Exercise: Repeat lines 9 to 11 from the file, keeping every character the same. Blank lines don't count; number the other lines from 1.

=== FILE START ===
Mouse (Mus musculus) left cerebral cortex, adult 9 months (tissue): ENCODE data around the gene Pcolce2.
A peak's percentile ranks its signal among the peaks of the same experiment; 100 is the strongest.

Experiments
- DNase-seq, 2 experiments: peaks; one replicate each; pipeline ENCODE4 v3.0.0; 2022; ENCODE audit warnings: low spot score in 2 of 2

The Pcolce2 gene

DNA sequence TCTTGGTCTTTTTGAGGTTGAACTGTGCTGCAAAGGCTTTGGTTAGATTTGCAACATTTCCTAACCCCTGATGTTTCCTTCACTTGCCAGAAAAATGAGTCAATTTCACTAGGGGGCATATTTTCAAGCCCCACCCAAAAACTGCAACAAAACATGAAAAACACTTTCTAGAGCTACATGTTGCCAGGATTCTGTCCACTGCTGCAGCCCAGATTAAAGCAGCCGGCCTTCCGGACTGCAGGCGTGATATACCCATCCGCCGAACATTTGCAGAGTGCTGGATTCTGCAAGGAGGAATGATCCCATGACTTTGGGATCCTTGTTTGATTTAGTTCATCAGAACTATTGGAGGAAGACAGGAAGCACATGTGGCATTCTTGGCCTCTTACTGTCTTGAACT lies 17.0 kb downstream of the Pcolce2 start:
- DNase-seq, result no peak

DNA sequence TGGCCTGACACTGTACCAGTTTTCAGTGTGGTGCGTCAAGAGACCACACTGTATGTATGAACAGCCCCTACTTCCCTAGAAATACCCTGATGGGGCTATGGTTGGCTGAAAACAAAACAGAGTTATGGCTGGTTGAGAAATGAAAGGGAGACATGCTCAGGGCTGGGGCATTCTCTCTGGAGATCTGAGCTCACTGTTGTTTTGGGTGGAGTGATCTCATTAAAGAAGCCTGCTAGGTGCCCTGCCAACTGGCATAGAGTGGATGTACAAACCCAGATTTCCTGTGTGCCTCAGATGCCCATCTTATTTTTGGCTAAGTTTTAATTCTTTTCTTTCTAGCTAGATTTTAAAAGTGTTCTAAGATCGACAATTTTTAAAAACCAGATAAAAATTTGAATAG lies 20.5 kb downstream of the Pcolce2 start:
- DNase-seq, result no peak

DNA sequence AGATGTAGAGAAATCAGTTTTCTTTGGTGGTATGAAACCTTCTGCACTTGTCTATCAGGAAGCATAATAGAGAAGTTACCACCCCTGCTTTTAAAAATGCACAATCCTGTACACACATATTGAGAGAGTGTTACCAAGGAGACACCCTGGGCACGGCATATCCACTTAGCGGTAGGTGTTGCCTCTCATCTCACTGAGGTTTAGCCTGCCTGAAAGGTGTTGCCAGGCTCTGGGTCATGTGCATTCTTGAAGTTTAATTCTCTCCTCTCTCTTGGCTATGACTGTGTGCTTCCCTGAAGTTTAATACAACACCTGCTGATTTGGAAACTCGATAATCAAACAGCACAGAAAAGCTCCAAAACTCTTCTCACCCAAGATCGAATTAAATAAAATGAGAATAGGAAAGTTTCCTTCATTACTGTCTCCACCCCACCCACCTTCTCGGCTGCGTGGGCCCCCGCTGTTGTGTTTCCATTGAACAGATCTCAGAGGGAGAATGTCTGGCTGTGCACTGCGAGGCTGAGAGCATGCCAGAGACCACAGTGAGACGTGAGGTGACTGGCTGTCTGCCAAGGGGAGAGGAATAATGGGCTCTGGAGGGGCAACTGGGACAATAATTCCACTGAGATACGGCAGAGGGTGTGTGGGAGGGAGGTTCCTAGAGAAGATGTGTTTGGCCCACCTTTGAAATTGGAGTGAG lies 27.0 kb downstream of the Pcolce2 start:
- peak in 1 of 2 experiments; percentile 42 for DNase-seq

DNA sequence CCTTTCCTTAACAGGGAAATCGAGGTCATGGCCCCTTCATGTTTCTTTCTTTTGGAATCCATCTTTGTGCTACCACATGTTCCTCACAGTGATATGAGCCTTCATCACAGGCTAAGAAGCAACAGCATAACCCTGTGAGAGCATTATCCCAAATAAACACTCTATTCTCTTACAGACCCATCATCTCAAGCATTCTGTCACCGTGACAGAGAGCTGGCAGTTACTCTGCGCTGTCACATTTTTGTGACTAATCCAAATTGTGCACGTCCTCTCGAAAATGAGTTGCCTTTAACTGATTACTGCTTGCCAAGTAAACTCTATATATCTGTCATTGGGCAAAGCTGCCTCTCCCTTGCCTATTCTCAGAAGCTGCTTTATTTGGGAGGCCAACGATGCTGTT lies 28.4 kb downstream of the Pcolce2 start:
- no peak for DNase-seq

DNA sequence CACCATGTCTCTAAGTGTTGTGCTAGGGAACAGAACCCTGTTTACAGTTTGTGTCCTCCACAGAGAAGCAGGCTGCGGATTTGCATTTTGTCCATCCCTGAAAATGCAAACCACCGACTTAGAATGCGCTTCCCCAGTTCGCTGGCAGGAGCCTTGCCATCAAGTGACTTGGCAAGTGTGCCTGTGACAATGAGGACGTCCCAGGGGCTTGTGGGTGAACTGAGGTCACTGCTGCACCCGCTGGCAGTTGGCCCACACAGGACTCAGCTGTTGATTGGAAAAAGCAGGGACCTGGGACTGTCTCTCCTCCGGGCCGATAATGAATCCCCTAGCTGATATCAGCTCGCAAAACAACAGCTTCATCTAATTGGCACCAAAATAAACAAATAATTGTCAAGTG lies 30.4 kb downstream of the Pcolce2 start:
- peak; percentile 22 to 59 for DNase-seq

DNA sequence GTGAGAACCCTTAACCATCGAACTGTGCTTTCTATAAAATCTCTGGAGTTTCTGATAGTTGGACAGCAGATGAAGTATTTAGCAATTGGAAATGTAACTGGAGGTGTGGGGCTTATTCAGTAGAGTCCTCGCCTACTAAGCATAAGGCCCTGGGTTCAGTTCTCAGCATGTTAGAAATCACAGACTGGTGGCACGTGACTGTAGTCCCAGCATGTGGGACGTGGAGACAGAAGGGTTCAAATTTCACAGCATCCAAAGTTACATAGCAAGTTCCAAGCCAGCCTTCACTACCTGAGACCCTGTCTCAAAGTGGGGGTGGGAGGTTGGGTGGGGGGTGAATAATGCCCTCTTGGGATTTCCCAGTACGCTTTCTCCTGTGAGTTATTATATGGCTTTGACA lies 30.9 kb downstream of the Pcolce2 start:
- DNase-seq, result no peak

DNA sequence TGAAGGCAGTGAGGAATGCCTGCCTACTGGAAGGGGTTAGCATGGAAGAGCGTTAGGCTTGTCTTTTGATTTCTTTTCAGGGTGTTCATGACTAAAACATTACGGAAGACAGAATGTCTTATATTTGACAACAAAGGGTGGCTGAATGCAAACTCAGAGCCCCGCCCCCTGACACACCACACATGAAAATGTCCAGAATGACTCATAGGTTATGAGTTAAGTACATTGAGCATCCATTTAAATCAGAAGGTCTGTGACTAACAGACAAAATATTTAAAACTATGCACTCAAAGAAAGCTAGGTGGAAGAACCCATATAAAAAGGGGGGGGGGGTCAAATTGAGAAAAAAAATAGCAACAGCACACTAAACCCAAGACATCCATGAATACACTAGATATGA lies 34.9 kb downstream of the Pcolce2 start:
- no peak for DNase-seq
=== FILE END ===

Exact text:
- DNase-seq, result no peak

DNA sequence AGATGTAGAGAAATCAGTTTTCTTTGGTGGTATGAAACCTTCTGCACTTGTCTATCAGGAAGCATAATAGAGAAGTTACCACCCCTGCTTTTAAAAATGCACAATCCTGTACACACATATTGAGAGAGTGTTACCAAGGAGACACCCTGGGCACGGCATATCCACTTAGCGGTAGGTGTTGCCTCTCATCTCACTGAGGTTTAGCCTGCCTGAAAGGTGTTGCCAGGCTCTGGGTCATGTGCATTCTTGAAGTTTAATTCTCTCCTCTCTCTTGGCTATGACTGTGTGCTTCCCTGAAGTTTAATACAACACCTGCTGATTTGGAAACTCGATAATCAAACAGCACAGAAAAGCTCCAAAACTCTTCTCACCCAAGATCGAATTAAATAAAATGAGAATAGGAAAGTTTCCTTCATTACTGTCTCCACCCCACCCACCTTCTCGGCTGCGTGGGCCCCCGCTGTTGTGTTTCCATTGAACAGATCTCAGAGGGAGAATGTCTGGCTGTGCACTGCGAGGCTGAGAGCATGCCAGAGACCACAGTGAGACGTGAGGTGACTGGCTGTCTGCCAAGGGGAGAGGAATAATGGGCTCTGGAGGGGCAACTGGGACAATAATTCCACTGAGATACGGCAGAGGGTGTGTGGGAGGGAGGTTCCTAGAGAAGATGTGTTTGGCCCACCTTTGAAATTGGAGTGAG lies 27.0 kb downstream of the Pcolce2 start:
- peak in 1 of 2 experiments; percentile 42 for DNase-seq